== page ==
An excerpt from www.HouseOfNames.com archives copyright © 2000 - 2016
The lineage of the name Hilburn begins with the Anglo-Saxon tribes in Britain. It is a result of when they lived in the county of Gloucestershire near an area that was near a hill. Hilburn is a topographic surname, which was given to a person who resided near a physical feature such as a hill.
The surname Hilburn was first found in Gloucestershire where they held a family seat from very ancient times, some say well before the Norman Conquest and the arrival of Duke William at Hastings in 1066 A.D.
Only recently has spelling become standardized in the English language. As the English language evolved in the Middle Ages, the spelling of names changed also. The name Hilburn has undergone many spelling variations, including Hilborne, Hilborn, Hillborn, Hilburn, Hilbourne and others.
This web page shows only a small excerpt of our Hilburn research. Another 232 words (17 lines of text) are included under the topic Early Hilburn History in all our PDF Extended History products.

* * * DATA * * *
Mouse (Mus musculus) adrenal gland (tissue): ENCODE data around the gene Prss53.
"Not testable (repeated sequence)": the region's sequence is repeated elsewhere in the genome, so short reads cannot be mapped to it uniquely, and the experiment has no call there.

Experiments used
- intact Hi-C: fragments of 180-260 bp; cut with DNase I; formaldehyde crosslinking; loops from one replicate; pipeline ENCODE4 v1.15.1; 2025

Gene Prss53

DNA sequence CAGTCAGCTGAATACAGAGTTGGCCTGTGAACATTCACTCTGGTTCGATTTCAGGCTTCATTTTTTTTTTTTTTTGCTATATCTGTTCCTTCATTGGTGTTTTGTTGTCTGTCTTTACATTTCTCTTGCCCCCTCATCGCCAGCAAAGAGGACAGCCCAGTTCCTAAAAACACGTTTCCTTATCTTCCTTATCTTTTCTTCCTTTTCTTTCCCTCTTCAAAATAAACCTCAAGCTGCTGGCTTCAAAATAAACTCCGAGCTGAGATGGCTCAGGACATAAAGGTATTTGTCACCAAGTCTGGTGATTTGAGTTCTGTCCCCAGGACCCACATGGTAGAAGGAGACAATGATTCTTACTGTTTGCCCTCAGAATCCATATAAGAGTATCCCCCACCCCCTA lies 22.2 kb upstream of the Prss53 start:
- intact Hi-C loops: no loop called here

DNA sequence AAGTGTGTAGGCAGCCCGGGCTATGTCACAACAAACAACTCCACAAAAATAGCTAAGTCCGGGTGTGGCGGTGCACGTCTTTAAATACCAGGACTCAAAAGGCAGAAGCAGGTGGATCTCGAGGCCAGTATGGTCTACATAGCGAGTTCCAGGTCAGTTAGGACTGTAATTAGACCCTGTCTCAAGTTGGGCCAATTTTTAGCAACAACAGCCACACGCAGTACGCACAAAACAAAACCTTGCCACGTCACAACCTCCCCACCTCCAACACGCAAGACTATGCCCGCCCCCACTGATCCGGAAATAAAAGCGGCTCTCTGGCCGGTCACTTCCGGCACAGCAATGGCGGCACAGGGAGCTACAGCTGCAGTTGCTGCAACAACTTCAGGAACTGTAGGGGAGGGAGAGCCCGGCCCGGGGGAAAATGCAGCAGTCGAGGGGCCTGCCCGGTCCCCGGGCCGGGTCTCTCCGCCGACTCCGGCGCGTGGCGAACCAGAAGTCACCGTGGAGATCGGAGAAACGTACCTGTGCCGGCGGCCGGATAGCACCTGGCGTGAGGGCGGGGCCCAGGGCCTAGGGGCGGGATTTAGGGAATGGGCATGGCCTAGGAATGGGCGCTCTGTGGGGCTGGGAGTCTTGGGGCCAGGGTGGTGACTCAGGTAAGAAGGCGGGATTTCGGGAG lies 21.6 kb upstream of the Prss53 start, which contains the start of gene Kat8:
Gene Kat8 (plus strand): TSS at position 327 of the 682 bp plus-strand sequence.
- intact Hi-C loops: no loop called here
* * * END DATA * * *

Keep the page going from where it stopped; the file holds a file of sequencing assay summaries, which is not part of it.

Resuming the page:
More information is included under the topic Early Hilburn Notables in all our PDF Extended History products.
To escape the unstable social climate in England of this time, many families boarded ships for the New World with the hope of finding land, opportunity, and greater religious and political freedom. Although the voyages were expensive, crowded, and difficult, those families that arrived often found greater opportunities and freedoms than they could have experienced at home. Many of those families went on to make significant contributions to the rapidly developing colonies in which they settled. Early North American records indicate many people bearing the name Hilburn were among those contributors: John Hilborn settled in Philadelphia in 1871; Charles Hilbourn settled in Philadelphia in 1804.
The Hilburn Family Crest was acquired from the Houseofnames.com archives. The Hilburn Family Crest was drawn according to heraldic standards based on published blazons. We generally include the oldest published family crest once associated with each surname.
This page was last modified on 6 January 2015 at 23:11.